With respect to spent fixer, it used to be pretty easy to find a University or a photo processing company that would reclaim the silver. So, it was to their advantage to accept spent fixer from others.

  6. #6

    Re: Darkroom from zero: Chems disposal

    Quote Originally Posted by Kiwi7475 View Post
    Itís a burden but you could just simply boil them off in a big pot, outside.
    You sure? I am not sure I would want anyone to breathe in pyrocat fumes but maybe I am wrong.

  7. #7

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    Re: Darkroom from zero: Chems disposal

    Quote Originally Posted by RodinalDuchamp View Post
    You sure? I am not sure I would want anyone to breathe in pyrocat fumes but maybe I am wrong.
    Thatís why I said ďoutsideĒ. Iím imagining doing it in the backyard, away from where people would be hanging outÖ.

  8. #8

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    Re: Darkroom from zero: Chems disposal

    Most developers (pyrocat included, I'm fairly sure) and stop baths can be disposed of in a septic system. The developer components end up being inert and non-toxic. Stop bath is just acetic (or citric) acid and not nearly as strong as what you put on your salad; no problems there.

    Used fixer has silver compounds in it. I prefer to take my used fixer to a photofinisher for silver recovery. They are glad to get it (I let them keep the silver = $). Any commercial photo lab or university or community darkroom need to have silver-recovery systems. In lieu of that, small amounts can be dumped into a municipal sewage system. Septic tanks may deal with small amounts as well. See post #17 in the following discussion about chemical disposal: http://www.largeformatphotography.in...disposal/page2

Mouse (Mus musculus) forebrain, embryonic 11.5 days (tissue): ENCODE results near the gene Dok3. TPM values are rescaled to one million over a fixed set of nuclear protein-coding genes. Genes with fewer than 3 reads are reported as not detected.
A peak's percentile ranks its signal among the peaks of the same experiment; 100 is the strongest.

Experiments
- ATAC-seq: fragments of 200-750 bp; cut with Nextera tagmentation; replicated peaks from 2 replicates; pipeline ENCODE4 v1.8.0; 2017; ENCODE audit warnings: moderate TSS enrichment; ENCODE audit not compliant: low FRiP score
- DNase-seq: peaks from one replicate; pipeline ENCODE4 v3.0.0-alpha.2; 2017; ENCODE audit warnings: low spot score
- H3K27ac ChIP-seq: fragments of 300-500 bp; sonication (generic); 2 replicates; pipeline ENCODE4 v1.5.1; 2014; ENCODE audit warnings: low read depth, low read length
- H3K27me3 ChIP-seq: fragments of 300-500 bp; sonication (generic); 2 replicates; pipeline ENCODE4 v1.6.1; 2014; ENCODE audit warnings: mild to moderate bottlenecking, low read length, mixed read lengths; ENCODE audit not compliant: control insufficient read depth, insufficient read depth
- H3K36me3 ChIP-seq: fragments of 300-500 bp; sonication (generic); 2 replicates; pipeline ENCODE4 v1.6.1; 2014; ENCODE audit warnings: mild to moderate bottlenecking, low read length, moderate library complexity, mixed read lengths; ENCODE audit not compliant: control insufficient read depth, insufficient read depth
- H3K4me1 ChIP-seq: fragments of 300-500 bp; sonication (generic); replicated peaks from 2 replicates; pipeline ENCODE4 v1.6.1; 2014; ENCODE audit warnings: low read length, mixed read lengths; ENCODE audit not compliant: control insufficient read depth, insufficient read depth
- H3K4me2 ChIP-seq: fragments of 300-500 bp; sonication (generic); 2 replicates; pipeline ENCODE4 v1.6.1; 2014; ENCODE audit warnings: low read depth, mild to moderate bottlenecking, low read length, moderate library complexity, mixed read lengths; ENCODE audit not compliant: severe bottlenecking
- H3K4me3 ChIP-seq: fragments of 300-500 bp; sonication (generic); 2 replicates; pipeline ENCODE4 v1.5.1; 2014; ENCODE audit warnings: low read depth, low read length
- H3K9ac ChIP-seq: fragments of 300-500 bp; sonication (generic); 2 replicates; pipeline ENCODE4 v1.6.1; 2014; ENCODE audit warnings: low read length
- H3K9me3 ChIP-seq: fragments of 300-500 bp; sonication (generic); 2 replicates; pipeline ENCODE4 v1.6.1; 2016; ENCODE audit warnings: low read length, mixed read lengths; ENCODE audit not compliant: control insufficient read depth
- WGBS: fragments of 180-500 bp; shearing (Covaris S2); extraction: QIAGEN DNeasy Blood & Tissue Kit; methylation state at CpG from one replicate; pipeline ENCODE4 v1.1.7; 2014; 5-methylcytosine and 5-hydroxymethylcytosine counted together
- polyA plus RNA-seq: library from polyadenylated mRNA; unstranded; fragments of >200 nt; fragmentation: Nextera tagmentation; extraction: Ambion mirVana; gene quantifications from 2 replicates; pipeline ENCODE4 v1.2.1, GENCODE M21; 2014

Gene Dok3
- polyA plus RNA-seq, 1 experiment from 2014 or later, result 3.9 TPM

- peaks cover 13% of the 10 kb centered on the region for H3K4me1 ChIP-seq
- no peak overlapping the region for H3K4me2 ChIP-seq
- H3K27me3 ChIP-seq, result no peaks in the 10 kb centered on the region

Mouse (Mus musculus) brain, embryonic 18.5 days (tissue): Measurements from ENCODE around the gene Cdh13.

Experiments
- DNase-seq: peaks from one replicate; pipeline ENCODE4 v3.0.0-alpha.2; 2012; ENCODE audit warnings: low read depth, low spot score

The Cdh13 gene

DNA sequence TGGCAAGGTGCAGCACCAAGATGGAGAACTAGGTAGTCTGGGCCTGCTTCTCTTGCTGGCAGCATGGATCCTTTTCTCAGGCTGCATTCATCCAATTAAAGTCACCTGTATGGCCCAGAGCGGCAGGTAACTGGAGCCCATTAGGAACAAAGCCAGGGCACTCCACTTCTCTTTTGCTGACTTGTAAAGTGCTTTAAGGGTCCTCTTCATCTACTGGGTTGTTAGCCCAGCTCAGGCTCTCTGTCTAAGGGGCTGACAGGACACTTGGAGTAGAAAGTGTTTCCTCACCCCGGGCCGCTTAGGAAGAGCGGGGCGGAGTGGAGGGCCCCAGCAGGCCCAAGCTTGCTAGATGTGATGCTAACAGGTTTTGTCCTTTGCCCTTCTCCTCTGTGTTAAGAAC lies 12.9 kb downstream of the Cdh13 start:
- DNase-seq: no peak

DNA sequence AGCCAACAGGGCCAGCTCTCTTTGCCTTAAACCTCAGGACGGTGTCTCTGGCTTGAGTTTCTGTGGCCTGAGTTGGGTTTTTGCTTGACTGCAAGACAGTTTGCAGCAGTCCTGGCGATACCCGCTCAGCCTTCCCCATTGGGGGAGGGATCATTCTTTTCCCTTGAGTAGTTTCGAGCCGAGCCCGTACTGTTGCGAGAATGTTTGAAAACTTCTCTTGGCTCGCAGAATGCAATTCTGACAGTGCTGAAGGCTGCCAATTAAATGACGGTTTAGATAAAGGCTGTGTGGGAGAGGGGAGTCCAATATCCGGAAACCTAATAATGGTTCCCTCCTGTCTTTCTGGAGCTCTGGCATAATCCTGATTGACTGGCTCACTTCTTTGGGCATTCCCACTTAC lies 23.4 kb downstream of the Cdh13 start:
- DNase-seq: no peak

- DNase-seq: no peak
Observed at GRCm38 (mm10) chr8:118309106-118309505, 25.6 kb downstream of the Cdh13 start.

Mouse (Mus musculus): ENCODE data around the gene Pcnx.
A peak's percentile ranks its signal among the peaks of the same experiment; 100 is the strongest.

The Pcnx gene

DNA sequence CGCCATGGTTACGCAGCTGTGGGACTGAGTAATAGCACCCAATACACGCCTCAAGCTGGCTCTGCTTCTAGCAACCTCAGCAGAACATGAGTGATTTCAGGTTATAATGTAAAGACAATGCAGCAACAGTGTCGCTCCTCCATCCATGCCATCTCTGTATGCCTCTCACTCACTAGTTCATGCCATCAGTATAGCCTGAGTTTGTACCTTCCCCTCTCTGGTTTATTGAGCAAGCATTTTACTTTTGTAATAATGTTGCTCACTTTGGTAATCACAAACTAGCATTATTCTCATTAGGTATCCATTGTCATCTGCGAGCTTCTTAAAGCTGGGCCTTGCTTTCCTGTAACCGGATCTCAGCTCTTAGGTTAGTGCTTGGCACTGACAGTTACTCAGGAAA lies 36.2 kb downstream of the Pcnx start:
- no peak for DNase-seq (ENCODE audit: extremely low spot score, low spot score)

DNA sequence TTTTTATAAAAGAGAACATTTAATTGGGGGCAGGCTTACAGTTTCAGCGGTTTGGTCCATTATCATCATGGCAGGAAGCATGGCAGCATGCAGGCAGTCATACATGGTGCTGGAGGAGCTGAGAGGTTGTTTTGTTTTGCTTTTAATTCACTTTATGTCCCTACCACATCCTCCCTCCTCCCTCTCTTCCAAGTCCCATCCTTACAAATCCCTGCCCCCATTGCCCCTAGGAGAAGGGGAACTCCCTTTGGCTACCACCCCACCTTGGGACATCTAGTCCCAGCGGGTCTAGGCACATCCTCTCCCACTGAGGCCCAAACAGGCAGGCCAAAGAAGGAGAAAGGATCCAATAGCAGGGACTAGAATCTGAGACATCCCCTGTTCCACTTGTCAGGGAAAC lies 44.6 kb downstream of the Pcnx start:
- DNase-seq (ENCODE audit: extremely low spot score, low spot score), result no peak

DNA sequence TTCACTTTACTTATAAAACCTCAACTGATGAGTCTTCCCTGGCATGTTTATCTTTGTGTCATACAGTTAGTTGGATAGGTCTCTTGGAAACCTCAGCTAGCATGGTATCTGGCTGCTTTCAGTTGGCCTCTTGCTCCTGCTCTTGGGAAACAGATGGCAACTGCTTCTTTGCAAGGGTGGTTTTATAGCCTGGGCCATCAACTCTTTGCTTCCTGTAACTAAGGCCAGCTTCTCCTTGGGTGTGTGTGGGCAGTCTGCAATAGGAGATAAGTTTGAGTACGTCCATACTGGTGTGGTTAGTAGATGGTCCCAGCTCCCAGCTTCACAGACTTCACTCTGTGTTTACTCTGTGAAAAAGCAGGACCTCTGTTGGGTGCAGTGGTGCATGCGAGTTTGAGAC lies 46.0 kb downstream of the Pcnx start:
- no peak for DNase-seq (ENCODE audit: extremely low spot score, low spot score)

You can also recover the silver yourself. There are several methods, from simply tossing in some steel wool to small silver-recovery units. A bit of research here and on the rest of the Internet should get you all the info you need if you decide to go this route. After silver recovery, used fixer can be dumped into your septic system.

    Selenium toner can be replenished and reused indefinitely; no need to ever dump it. Just filter before and after use.

    Wash water has trace amounts of silver in it, but not enough to be significant.

    I used a darkroom for years that was on a septic system and had zero problems dumping developers and stops.

    Hope this helps,

    Doremus

  9. #9
    Ironage's Avatar
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    Re: Darkroom from zero: Chems disposal

    I use this.

    https://www.digitaltruth.com/product...k=silvermagnet

    Not sure about your pyrocat, but the rest should be no problem.
    ...Dilettante! Who you calling a Dilettante?

  10. #10

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    Re: Darkroom from zero: Chems disposal

    B/W developers (like pyrocat) oxidize and break down chemically over time; they are not generally a problem.
    Stop bath is just vinegar.
    The real problem is silver- that should be recovered. I donate my used fixer to the local photo lab- they have been happy to put it through their recovery system. Probably not an option for you?
    Kodak once had a useful publication on chem disposal. Perhaps they still have something on their website; I'll have a look.